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Major League Baseball's offseason is in full swing, and things figure to get even more frantic with the Winter Meetings just around the bend. So before it's too late, let's get out in front of the forthcoming deluge of signings and trades and tell certain notable teams how they should be conducting their business. 

This time up, it's the St. Louis Cardinals, coming off a deeply disappointing 2023 campaign, and lead decision-maker John Mozeliak, who will nod dismissively when confronted with our unsolicited advice. In each instance, we strive to be realistic in addressing each team and operate under the awareness that teams can't force players to sign with them or force other teams to trade with them. So consider these to be "politely recommended hypotheticals" as opposed to "unyielding marching orders." 

So now assume the position, Cardinals, and be crushed under the weight of our counsel. Do these things now.

1. Add one more starting pitcher – preferably a young-ish one with upside

The Cardinals' front office has already been highly active when it comes to repairing a rotation that was one of baseball's worst in 2023 and played a leading role in the team's surprising 91-loss campaign. Before December even arrived, the Cardinals added Sonny Gray to the front end and innings-eaters Lance Lynn and Kyle Gibson to the back end. Given that depth and stability were leading issues this past season, those three known quantities and their capacity to take the ball 30 or more times per year are sorely needed. Gray provides ace-ish run prevention, Lynn's home run issues figure to regress in a positive direction, and Gibson is more than adequate by the standards of fifth starters. 

That said, the work is not done, or at least it shouldn't be done. As things stand now, Miles Mikolas is likely to be in line to be the team's No. 2 starter, and to state the obvious there's quite a bit of drop-off from Gray to the 35-year-old Mikolas. On another level, Steven Matz at age 33 is the youngest pitcher presently slated for rotation duty in St. Louis. Matz's penchant for injuries is also relevant here. To address that sub-optimal gap between their No. 1 and No. 2 starters and give the rotation some much-needed youth, St. Louis should target another starting pitcher in the days and weeks to come.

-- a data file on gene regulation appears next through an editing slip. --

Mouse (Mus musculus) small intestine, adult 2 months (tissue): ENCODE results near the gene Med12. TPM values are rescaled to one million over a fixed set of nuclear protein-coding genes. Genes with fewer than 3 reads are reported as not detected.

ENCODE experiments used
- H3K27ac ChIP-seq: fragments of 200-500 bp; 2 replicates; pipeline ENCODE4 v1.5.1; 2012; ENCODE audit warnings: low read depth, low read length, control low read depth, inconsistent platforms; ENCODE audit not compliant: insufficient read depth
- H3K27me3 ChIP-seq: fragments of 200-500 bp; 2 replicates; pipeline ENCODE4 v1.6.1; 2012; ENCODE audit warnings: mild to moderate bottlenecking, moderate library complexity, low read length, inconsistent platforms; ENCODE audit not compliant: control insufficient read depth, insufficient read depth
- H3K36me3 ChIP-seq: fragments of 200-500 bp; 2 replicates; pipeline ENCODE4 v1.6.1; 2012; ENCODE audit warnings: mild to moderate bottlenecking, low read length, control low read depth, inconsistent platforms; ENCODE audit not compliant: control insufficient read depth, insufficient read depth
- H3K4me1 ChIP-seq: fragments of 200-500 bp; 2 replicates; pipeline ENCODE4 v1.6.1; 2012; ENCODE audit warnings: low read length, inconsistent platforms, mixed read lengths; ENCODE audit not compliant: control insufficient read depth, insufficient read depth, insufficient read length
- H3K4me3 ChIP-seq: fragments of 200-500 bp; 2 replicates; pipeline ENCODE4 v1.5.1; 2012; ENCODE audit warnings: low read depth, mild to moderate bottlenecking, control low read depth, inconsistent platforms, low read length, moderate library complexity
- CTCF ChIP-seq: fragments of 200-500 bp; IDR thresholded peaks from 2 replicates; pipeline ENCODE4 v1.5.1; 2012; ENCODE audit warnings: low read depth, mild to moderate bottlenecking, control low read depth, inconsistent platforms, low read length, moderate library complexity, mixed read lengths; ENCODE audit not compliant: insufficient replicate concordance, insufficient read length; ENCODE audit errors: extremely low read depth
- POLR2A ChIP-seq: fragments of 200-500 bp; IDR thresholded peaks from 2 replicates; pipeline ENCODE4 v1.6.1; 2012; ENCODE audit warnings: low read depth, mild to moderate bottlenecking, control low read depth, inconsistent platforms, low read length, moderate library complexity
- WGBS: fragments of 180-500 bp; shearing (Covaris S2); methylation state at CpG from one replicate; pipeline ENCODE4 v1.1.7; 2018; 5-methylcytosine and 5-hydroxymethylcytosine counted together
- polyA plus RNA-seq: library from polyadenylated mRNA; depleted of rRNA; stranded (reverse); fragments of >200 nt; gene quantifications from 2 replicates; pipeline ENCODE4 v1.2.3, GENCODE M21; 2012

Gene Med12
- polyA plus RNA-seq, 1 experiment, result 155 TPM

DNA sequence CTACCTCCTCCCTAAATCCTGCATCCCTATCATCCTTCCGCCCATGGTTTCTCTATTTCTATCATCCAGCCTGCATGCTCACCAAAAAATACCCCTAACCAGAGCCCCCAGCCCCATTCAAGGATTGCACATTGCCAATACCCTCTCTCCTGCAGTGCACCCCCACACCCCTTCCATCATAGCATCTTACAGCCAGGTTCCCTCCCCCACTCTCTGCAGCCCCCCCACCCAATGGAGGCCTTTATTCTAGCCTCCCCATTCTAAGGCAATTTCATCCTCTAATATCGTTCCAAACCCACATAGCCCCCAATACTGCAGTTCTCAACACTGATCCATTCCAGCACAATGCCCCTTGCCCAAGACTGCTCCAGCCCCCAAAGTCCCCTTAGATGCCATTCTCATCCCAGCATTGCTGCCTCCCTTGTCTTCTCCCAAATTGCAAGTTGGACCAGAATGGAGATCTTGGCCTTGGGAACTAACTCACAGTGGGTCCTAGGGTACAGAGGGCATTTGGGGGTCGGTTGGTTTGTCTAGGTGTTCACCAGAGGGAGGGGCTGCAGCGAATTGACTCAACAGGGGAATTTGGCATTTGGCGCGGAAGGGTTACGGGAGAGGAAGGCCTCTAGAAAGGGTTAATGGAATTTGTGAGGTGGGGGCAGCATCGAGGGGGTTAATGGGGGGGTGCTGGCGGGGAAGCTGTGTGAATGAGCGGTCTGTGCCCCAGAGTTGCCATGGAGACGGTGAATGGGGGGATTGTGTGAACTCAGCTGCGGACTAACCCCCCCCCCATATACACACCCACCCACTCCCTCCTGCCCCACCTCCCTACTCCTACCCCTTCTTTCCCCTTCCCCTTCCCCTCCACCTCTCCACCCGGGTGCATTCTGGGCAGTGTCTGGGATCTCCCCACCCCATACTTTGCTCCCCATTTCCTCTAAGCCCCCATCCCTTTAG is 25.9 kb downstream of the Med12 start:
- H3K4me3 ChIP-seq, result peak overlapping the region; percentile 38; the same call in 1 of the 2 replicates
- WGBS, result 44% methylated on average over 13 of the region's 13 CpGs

Gray's $75 million contract is heavily backloaded, and he'll make just $10 million in 2024. That gives the Cardinals room in the current budget -- maybe $20 million or so -- to make further additions. Maybe they don't return to the top of the agent market for, say, Yoshinobu Yamamoto (although he'd be a perfect fit for the Cardinals and many other teams), but a trade is also a path for St. Louis to add a front-end starter alongside Gray. Will the Mariners deal from their impressive stores of controllable starting pitchers to address needs in the lineup? The Cardinals with their abundance of young-ish position players could make for a compelling partner. The Cards and White Sox have had occasional discussions about Dylan Cease, and he'd of course check a lot of boxes for them. Elsewhere, the Rays are believed to be shopping Tyler Glasnow and his $25 million walk-year commitment, and he'd absolutely give the Cardinals the ceiling and swing-and-miss they need alongside Gray. The Cardinals very likely won't be willing to take on all $25 million, but perhaps the Rays would be willing to kick in some cash (thus increasing their prospect haul) or take on Matz's $12.5 million salary in return while also getting multiple young talents from St. Louis. The backloading of Gray's deal makes Glasnow in particular a compelling possibility.